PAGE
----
Hey Google Scholar, where is my citation visualization tool?

I have been a bit latent about writing here in the past couple weeks, but it’s not for lack of motivation. Since commencement a few weeks ago, I’ve spent just about every day flinging myself at the wall that is my thesis, trying to get it to crack. My thesis is by far top priority –I have less than 3 weeks to finish up — so I have a hard time letting myself work on anything else. But maybe changing gears for a little bit will be helpful; and this post won’t be entirely off topic.

In doing research for my thesis, I have had more than a few run-ins with Google’s academic paper search tool, Google Scholar. While it is both familiar (in interface) and fast, it lacks some more advanced search features that it seems like any researcher would inevitably want; sort by date comes to mind, and maybe the ability to comment on papers (like Google provides for businesses).

Thinking bigger, what I would really like to see from Google Scholar is a citation visualization tool that would allow a researcher to visually follow citations, jumping from paper to paper. This would make it much easier to get up to speed on a given topic. It is tedious to keep track of the connections between a group of papers by hand, only made worse by the various ways different authors reference their citations in papers (First letter of last name of each author, followed by last 2 digits of the publishing year? How about just a citation number!). Citation information already exists, so visualize it!

Google’s lack of this kind of tool for wading through research papers is perhaps made even more surprising when you consider that the original idea behind Google’s search algorithm draws heavily from a technique called citation analysis, which is all about considering the connections between academic papers.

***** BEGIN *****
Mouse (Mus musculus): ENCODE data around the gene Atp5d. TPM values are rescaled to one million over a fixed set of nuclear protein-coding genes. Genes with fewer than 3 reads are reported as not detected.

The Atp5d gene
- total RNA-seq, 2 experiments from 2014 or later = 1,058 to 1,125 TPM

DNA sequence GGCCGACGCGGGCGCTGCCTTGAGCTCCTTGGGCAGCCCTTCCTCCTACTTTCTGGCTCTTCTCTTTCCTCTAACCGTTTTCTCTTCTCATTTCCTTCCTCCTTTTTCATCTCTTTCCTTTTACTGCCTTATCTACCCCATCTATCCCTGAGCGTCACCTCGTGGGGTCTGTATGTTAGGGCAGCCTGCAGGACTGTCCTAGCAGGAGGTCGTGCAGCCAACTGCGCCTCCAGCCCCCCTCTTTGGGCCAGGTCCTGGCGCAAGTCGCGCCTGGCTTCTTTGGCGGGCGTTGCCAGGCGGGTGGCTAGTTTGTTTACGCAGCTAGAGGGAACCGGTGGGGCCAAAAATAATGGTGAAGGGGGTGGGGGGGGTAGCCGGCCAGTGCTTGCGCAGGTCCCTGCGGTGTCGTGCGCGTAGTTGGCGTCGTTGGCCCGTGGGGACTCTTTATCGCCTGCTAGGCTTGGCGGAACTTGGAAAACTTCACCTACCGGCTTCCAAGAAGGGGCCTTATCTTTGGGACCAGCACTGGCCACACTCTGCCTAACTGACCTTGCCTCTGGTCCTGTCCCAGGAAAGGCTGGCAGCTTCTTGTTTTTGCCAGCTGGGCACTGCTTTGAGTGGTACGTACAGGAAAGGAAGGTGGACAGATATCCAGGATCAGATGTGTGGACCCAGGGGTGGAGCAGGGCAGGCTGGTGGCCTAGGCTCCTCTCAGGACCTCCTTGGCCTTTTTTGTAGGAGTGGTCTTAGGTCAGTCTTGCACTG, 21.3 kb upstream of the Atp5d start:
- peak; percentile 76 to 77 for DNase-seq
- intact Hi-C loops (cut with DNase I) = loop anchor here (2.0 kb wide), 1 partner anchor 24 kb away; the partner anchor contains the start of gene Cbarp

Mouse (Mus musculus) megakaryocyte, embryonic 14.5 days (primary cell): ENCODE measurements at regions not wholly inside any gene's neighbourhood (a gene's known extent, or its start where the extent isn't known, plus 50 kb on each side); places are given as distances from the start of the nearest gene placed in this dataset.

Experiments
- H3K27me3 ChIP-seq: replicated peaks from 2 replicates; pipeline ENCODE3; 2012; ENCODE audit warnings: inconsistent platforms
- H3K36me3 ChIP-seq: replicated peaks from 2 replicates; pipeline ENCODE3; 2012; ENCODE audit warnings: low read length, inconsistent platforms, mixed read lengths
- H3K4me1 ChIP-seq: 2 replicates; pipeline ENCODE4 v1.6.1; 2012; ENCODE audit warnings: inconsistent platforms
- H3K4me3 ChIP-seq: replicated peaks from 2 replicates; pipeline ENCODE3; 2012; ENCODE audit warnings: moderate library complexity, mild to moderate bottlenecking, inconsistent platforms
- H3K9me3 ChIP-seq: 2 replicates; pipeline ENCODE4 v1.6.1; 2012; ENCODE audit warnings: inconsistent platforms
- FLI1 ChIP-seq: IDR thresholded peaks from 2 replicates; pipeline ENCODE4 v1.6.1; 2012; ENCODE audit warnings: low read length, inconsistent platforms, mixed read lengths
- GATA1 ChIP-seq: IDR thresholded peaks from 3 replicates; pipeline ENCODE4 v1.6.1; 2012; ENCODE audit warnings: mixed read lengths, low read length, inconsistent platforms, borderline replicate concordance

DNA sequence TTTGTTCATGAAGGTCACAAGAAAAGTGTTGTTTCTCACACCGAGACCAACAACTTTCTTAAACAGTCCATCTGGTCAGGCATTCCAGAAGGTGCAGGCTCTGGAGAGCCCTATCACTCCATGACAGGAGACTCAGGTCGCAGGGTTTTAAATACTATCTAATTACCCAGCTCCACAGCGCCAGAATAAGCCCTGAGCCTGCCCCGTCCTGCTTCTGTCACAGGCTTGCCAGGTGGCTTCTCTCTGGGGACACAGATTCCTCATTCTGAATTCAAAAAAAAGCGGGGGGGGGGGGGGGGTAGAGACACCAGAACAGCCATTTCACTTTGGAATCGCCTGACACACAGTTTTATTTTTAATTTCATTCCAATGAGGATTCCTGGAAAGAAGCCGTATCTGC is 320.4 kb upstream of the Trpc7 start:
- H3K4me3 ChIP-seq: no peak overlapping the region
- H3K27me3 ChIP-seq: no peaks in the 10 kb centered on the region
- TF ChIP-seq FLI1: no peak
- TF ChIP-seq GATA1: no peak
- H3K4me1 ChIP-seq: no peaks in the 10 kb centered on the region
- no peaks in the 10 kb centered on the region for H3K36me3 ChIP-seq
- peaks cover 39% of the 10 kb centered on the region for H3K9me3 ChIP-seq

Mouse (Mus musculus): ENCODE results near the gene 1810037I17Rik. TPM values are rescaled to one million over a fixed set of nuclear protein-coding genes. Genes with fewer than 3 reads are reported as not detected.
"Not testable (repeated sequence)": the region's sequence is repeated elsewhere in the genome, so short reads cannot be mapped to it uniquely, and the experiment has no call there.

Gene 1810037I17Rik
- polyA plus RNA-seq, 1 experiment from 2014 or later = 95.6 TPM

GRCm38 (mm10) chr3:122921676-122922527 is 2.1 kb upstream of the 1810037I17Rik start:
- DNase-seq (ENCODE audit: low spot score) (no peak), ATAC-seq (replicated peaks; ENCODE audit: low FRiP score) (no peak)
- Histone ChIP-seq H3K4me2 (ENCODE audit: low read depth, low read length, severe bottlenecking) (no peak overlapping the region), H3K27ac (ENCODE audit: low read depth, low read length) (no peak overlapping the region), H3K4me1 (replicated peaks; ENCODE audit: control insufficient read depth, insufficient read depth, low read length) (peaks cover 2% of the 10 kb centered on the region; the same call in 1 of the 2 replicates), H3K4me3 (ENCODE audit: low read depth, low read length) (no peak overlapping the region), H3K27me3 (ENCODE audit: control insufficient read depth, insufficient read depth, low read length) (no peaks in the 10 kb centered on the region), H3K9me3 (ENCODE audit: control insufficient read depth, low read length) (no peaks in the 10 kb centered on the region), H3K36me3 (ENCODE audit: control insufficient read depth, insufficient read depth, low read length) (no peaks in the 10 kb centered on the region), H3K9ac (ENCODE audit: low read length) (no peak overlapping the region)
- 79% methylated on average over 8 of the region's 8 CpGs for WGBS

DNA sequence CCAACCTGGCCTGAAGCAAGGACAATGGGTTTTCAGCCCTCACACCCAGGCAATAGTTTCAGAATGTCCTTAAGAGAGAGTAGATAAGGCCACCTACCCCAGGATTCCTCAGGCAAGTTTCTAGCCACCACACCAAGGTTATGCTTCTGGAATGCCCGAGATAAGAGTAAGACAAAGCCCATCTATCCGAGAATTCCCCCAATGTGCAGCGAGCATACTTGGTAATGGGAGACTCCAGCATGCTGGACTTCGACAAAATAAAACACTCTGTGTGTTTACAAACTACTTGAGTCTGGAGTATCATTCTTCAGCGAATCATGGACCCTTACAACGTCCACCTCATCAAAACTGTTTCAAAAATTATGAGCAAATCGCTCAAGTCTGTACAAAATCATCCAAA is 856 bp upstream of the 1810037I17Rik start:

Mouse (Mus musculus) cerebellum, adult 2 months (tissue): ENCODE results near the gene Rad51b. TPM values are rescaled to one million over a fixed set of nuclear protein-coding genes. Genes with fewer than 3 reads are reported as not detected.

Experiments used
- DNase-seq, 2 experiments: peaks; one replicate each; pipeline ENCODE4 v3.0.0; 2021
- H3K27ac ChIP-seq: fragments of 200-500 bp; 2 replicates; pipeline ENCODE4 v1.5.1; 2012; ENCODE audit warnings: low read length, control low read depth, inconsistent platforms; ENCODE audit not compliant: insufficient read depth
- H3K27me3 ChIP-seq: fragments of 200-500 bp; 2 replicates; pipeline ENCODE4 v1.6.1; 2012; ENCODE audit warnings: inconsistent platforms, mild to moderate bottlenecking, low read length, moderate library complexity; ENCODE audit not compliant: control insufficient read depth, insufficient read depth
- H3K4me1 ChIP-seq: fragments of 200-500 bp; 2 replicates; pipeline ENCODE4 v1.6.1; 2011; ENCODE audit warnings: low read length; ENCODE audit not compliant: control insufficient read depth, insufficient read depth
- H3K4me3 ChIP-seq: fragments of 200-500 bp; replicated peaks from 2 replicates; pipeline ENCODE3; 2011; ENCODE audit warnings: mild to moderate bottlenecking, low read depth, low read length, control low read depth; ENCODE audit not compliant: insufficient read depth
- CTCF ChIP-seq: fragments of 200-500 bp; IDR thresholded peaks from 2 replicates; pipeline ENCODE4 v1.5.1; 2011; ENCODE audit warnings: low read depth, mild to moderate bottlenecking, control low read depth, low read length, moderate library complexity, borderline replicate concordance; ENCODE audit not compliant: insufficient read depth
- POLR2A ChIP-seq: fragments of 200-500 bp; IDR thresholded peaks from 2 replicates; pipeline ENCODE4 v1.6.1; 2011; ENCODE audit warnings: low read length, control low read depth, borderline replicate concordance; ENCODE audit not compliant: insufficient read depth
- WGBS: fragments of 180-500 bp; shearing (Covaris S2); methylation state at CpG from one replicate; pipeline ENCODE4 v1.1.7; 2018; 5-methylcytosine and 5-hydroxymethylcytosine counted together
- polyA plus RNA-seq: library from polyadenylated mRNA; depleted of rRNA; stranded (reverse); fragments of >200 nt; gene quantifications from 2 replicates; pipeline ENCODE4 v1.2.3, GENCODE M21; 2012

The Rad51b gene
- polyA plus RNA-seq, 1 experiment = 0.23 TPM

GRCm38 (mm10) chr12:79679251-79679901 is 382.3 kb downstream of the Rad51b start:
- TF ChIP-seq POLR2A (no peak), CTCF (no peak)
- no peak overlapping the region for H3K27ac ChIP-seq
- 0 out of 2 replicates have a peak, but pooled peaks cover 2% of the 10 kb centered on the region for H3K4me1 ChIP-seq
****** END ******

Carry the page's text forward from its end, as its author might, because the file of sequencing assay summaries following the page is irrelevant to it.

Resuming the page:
It doesn’t actually surprise me that Google doesn’t provide this kind of visualization, they tend to be stronger with back-end problems than front-end, user experience type projects. But what they could (and should!) do is provide a Google Scholar API. In fact, considering the ridiculous amount of APIs they do provide, it’s a wonder one doesn’t exist! There is even a thread in the Google API issue tracker requesting a Google Scholar API that has been active since September 2008.

To be fair, the task of keeping track of academic research papers is made painful by the various paywalls that many papers sit behind, and perhaps Google isn’t confident enough in their data set (or, the data set is too inconsistent) to provide a robust API. Still, this application would not only be very cool, but could also make research in general more efficient.

There are already tools that basically do what I’ve described (e.g. paperscope for astrophysics papers) from smaller sets of papers. So once Google finally does provide a Google Scholar API to its awesome collection of many papers across many topics, it won’t be long before someone creates a citation visualization tool from it, and probably plenty of other cool mashups too.

P.S. Hey Google, feel free to hire me to work on this :)

3 thoughts on “Hey Google Scholar, where is my citation visualization tool?”

  1. Sounds like a good addition to Google Scholar to me and I don’t have a problem with the article overall but there is a lot of Google hating going on ha. I understand that Google is the search engine of 99% of the educated world. But instead of singling out just them how about pointing out that Bing doesn’t really have what you are looking for either. Do you know if they provide anything similar to Google Scholar? It seems like when you talk about visualization tools for articles it should be right up Bing’s alley considering it is a “Decision Engine” (their words not mine) and not just a search engine. With all that said, I agree with everything that you said I just felt like I needed to play devil’s advocate for a bit.

    1. Wow, papercube is an awesome front-end. Very smooth and flexible. I hadn’t seen it before, thanks!

      It looks like papercube has been sitting on github since 2009. It’s crazy that nobody (e.g. IEEE) has bothered to at least pick up this technology for their own database.

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